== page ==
Northern Cree communities talk impact of Hydro projects at United Nations

A group representing northern Manitoba Cree communities impacted by Hydro developments spoke at a meeting of the United Nations in New York City earlier this week.

Group says Churchill River Diversion project has devastated environment, economy

A group representing northern Manitoba First Nations impacted by Hydro projects spoke at a meeting of the United Nations in New York City on Monday. (Wa Ni Ska Tan/Facebook)

A group representing northern Manitoba Cree communities impacted by Hydro developments spoke at a meeting of the United Nations in New York City earlier this week.

They wanted to draw international attention to the environmental and economic damage they say Manitoba Hydro projects like the Churchill River Diversion project has caused.

For example, the group says Hydro projects have raised Southern Indian Lake by three metres, flooding 800 square kilometres of forest, destabilized the shoreline and wiped out the lake's commercial fishery.

"I've been there and it's really sad to see what's happening, because they're constantly raising and lowering the water," said Jarvis Brownlie, a professor of history at the University of Manitoba and one of those who spoke at the UN.

"The shores are constantly slumping into the lake, filling it with debris and mud, wearing away islands. So islands that used to be there don't exist anymore."

The group also included Chief Shirley Ducharme from O Pipon-Na-piwin Cree nation, also known as South Indian Lake, Betty Lou Halcrow of Pimicikamak Okimawin, also known as Cross Lake, and Ramona Neckoway of Nisichawayasihk Cree Nation, also known as Nelson House.

Ducharme told the story of how her father would come home with a large catch of fish, which would provide the whole family with food. After the flooding depleted the fishery, however, he was a changed person, "no longer coming in proud," Ducharme said in a news release.

International audience

The group spoke at a side event during the annual meeting of the United Nations Permanent Forum on Indigenous Issues. The audience included representatives from Indigenous groups from around the world, as well as other Canadians such as the Union of B.C. Indian Chiefs, many of whom have dealt with similar issues as a result of hydroelectric projects.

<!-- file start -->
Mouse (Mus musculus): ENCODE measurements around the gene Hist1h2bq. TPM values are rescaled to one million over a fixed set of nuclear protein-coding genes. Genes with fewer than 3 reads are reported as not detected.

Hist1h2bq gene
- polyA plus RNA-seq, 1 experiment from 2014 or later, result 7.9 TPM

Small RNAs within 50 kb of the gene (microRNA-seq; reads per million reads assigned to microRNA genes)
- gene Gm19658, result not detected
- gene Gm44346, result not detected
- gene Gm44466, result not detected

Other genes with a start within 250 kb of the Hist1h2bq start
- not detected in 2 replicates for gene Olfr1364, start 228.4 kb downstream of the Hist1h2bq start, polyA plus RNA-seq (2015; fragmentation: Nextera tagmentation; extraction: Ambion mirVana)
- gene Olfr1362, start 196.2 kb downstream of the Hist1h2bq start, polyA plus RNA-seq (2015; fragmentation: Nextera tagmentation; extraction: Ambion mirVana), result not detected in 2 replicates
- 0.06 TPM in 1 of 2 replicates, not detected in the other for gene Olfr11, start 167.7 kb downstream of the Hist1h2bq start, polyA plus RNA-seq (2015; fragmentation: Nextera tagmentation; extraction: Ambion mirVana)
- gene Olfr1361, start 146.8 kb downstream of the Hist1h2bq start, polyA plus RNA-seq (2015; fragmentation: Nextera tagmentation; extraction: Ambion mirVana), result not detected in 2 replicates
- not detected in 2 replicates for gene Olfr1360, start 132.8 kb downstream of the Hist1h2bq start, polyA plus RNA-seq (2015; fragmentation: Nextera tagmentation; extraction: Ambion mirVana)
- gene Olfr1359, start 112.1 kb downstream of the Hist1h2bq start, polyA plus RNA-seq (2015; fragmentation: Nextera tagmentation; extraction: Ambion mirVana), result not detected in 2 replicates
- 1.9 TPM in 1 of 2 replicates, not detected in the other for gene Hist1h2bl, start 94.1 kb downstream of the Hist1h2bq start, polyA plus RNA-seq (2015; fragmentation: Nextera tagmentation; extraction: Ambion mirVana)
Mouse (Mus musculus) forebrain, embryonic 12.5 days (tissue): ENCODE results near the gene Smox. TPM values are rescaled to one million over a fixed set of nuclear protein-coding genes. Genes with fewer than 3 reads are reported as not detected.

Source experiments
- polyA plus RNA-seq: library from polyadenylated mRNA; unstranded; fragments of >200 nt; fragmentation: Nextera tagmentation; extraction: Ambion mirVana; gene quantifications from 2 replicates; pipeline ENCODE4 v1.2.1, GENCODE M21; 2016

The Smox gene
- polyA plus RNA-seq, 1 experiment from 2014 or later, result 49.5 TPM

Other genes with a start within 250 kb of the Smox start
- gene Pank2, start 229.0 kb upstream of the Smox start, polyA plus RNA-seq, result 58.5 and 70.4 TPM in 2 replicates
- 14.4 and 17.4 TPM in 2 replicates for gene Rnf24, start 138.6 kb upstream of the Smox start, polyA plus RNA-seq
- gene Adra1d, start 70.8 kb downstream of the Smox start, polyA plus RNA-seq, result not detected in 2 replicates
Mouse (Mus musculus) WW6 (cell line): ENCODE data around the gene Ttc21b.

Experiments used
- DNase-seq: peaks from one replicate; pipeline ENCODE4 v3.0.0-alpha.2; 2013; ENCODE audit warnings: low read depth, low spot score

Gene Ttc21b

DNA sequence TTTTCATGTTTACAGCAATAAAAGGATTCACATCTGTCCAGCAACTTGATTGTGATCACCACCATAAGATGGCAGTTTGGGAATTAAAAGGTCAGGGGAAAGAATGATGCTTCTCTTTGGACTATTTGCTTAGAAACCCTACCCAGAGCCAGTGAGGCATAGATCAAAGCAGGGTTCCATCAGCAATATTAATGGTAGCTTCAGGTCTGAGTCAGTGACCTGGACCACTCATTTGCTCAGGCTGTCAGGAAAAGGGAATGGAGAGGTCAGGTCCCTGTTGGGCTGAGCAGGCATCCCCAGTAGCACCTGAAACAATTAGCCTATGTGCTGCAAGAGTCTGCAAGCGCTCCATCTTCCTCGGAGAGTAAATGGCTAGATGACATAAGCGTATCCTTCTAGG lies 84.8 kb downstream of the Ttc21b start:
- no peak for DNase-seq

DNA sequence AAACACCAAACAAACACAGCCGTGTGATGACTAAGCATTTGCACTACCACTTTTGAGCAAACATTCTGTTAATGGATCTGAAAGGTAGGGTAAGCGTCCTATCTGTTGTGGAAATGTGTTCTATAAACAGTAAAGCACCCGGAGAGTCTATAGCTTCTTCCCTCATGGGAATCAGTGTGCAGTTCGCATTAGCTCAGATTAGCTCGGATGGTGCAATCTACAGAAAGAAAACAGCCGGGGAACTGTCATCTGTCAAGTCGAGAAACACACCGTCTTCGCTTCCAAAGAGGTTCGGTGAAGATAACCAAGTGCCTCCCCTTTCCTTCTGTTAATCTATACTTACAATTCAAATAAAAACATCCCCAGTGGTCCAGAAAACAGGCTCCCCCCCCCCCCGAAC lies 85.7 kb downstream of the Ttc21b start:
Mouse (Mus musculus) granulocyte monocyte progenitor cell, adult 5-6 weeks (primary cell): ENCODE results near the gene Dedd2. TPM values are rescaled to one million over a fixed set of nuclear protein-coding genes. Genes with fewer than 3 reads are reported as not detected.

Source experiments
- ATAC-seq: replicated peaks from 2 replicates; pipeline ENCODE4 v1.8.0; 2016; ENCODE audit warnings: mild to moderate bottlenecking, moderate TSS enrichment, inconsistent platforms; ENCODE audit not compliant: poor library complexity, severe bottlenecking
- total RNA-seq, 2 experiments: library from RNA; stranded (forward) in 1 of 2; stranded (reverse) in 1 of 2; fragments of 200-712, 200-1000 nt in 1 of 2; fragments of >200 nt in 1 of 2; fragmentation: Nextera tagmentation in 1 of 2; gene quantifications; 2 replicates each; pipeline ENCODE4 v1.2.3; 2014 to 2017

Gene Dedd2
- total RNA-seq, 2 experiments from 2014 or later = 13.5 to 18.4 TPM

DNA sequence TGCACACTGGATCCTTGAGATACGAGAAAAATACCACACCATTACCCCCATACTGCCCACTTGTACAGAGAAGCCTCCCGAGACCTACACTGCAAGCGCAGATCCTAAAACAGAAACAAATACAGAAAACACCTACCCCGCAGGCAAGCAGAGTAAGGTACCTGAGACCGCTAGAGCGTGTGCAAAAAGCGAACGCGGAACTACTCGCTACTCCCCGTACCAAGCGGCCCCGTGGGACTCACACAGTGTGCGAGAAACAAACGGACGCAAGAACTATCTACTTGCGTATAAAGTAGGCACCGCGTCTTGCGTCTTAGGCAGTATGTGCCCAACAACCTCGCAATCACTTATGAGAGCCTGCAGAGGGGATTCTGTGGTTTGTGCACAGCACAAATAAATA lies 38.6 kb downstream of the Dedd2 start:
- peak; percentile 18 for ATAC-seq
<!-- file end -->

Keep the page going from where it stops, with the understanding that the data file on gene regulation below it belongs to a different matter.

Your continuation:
"It's often international audiences are often more sympathetic. You know we have found that there isn't as much openness in Manitoba to hearing about this," said Brownlie.

The group says the Province of Manitoba has allowed Hydro to manipulate the flow of water through the Churchill River Diversion beyond the guidelines set out in the original licence signed in 1973. This is done through the Augmented Flow Program, approved in 1986, which allows maximum flows through the Notigi Control Structure at 15 per cent higher than normal.

Each year, the minister of sustainable development signs an interim licence approving the greater flow rate. The group of First Nations wants the minister to no longer sign those interim licences.

In an email, a spokesperson for Manitoba Hydro denied the diversion scheme is operating outside its original parameters.

"The water regime modifications requested this year (under the 1973 interim Churchill River Diversion Interim Licence) are identical to those approved since 1986. However, the actual implementation is subject to prevailing water conditions," said Hydro spokesperson Bruce Owen.

"More important, releases will be managed so that approved water levels along the [Churchill River Diversion] are not violated."

Numerous studies have been done to assess the effects of Hydro's operations, including a Regional Cumulative Effects Assessment completed in 2015. Hydro also meets regularly with representatives from South Indian Lake through the South Indian Lake Environmental Steering Committee, Owen said.

Jarvis Brownlie from the University of Manitoba said the group of First Nations also want to see the full implementation of the Northern Flood Agreement of 1977, which he said is regarded as a modern treaty. It included provisions dealing not only with the operation of the dams themselves, but also outlined how economic benefits from the developments would flow to the communities.

"We're not asking for all the dams to be taken out," Brownlie said. "We're asking for them to be used in a way that's sustainable and that doesn't destroy the economy."